We will compare how different environmental contexts and imperatives, mediated through differences in resources, cultural values/attitudes, and governmental/economics systems, have resulted in different patterns of change across the Earth's surface. Much of this understanding will be articulated through comparing specific examples of different change patterns, and exploring the contrasting societal/environmental contexts and attitudes that account for the difference. Examples that will draw upon include how historically-formed attitudes about forests, and geographic realities, contribute to different spatiotemporal patterns of deforestation in the countries of Europe and Brazil, and how local- to global-scale economic pressures have created different patterns of agricultural land-use in the former Soviet Union as compared to China.
 
 
Students' ability to attribute the observed differences between particular patterns of change in various countries will be assessed through exam and quiz questions, as well as through homework assignments. For example, on an exam, students may be asked to explain how global-scale economic forces resulted in the remarkable differences in cultivation observed in the former Soviet Union vs. what we see today in China. Another question might ask students to articulate how geographic realities and resource limitations have structured conservation attitudes in Germany vs. Brazil, and in what ways those attitudes are responsible for observed patterns of deforestation and conservation. An example homework assignment would require students to use satellite image evidence to reveal a difference in change patterns between two countries of their choosing, and then to identify and explain the cultural, economic, and governmental differences responsible for the observed patterns.
 
 

 
 

 
 

 
 

US Diversity Open when gep_category = USDIV
Each course in the US Diversity category of the General Education Program will provide instruction and guidance that help students to achieve at least 2 of the following objectives:
Please complete at least 2 of the following student objectives.
 
 

 
 

 
 

 
 

 
 

 
 

 
 

 
 

Requisites and Scheduling
100
 
a. If seats are restricted, describe the restrictions being applied.
 
none
 
b. Is this restriction listed in the course catalog description for the course?
 
N/A
 
List all course pre-requisites, co-requisites, and restrictive statements (ex: Jr standing; Chemistry majors only). If none, state none.
 
none
 
List any discipline specific background or skills that a student is expected to have prior to taking this course. If none, state none. (ex: ability to analyze historical text; prepare a lesson plan)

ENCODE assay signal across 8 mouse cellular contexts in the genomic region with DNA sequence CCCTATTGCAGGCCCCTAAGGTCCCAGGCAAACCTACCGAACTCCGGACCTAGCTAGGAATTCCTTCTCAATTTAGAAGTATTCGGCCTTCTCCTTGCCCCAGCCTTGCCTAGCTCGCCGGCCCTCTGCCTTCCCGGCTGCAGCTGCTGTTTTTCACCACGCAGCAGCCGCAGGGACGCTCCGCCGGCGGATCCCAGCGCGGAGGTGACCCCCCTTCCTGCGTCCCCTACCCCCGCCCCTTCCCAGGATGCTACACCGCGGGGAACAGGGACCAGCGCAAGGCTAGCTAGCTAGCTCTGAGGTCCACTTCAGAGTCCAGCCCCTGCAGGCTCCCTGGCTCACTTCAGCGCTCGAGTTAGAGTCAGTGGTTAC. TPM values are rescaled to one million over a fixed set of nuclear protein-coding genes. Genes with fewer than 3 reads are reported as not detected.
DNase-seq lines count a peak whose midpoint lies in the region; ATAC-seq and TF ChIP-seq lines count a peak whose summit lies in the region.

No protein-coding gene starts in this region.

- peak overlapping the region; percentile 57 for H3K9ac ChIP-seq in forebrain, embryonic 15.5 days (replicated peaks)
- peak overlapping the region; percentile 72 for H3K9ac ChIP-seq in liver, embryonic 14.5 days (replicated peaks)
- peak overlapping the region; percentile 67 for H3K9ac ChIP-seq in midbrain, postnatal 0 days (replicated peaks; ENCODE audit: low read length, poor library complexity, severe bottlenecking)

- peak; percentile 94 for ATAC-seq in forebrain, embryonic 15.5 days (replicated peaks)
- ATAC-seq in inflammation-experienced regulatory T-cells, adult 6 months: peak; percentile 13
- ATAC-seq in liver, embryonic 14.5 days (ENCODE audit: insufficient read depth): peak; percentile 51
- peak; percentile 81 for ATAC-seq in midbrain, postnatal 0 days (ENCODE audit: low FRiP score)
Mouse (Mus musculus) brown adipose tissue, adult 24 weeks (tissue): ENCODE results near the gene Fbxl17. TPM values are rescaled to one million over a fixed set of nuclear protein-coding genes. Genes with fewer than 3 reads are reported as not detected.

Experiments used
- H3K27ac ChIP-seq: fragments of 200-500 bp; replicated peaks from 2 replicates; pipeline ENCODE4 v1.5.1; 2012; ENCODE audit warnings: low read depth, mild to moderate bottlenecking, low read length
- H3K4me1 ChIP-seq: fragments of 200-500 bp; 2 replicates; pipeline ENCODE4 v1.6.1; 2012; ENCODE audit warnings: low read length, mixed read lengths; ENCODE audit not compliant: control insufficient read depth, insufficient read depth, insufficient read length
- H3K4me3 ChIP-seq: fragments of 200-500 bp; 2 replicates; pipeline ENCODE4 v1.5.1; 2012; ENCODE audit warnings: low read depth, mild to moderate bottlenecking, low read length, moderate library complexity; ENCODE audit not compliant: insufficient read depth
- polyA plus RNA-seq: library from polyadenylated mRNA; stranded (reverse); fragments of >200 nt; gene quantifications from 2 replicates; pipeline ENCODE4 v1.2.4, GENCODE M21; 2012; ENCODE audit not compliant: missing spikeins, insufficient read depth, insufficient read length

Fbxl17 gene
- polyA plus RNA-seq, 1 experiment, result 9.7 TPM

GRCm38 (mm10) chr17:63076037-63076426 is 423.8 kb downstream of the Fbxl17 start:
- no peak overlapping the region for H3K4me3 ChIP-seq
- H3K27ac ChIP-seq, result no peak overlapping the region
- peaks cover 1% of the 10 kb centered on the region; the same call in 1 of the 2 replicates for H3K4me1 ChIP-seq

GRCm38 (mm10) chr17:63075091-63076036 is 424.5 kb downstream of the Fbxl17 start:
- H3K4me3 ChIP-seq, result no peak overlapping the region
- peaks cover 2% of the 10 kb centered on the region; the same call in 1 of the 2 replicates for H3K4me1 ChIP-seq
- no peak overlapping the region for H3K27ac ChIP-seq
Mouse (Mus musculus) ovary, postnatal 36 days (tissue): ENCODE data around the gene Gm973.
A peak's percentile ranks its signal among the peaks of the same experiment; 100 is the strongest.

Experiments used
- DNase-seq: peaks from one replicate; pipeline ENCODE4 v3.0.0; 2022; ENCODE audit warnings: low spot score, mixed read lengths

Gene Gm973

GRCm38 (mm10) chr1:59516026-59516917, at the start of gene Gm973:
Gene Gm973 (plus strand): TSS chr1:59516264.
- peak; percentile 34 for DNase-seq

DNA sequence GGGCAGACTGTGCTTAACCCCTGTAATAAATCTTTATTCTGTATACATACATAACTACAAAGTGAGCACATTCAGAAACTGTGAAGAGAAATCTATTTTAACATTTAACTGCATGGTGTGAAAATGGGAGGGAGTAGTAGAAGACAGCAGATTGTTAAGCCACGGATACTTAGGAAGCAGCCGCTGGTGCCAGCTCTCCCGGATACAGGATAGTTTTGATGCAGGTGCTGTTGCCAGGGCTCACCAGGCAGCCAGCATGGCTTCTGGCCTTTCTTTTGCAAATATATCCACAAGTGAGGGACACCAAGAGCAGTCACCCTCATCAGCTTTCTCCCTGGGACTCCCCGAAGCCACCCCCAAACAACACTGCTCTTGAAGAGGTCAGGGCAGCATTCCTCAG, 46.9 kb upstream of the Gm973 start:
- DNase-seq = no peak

none
Additional Information
Complete the following 3 questions or attach a syllabus that includes this information. If a 400-level or dual level course, a syllabus is required.
 
Title and author of any required text or publications.
 
see attached syllabus
 
Major topics to be covered and required readings including laboratory and studio topics.
 
see attached syllabus
 
List any required field trips, out of class activities, and/or guest speakers.
 
see attached syllabus
This course will be taught by Dr. Josh Gray. Teaching this course will fulfill Dr. Gray's obligation to teach an introductory geospatial course for undergraduate students. Dr. Gray teaches other graduate-level courses in geospatial data mining and remote sensing. Teaching Earth from Space will not alter Dr. Gray's SME and is supported by the Department Head and Director of Undergraduate Programs.

No additional resources will be required to teach this course.

This course takes an orbital perspective on Earth and its natural resources. Particular attention is paid to how humans are changing Earth, challenges to sustainably managing natural resources, and how satellite Earth observation has enabled these discoveries. Students will gain a fundamental understanding of how satellite sensor systems work, how they enable us to understand the dynamic Earth, and the role that remote sensing plays in natural resource challenges.


Student Learning Outcomes

• Describe the Earth as a dynamic, interconnected system and how remote sensing has enabled this perspective

• Discover how humans are changing the Earth in the Anthropocene

• Explain major challenges to sustainably managing Earth’s natural resources and how Earth observation can help address these challenges

• Demonstrate basic fluency in the history and operation of satellite sensor systems

Explore opportunities to learn more about Earth remote sensing


Evaluation MethodWeighting/Points for EachDetails
Multiple exams40Three exams: two midterms worth 10 points each, and a comprehensive final worth 20 points
Homework30Five homework assignments worth 6 points each
Quizzes20Ten in-class quizzes worth 2 points each
Attendance10Students should be in class for all scheduled meetings. Attendance will be taken electronically (e.g. via Tophat). Each student is allowed 2 unexcused absences. Students will lose one class participation point for each subsequent unexcused absence.
TopicTime Devoted to Each TopicActivity
N/ASee attached syllabus

lamarcus (Thu, 18 Jan 2018 13:28:56 GMT): Rollback: Rollback for resubmission into correct workflow in CNR! Thanks
gblank (Thu, 18 Jan 2018 21:43:11 GMT): Rollback: See if you can reload the corrected syllabus.
aeherget (Fri, 16 Mar 2018 16:53:13 GMT): AECHH: Uploading updated syllabus at instructor's request via email 3/15/2018 based on friendly suggestions from the March 14, 2018, UCCC Meeting.
aeherget (Fri, 30 Mar 2018 16:47:11 GMT): AECHH: approved at March 16, 2018 CUE Meeting.
Key: 23122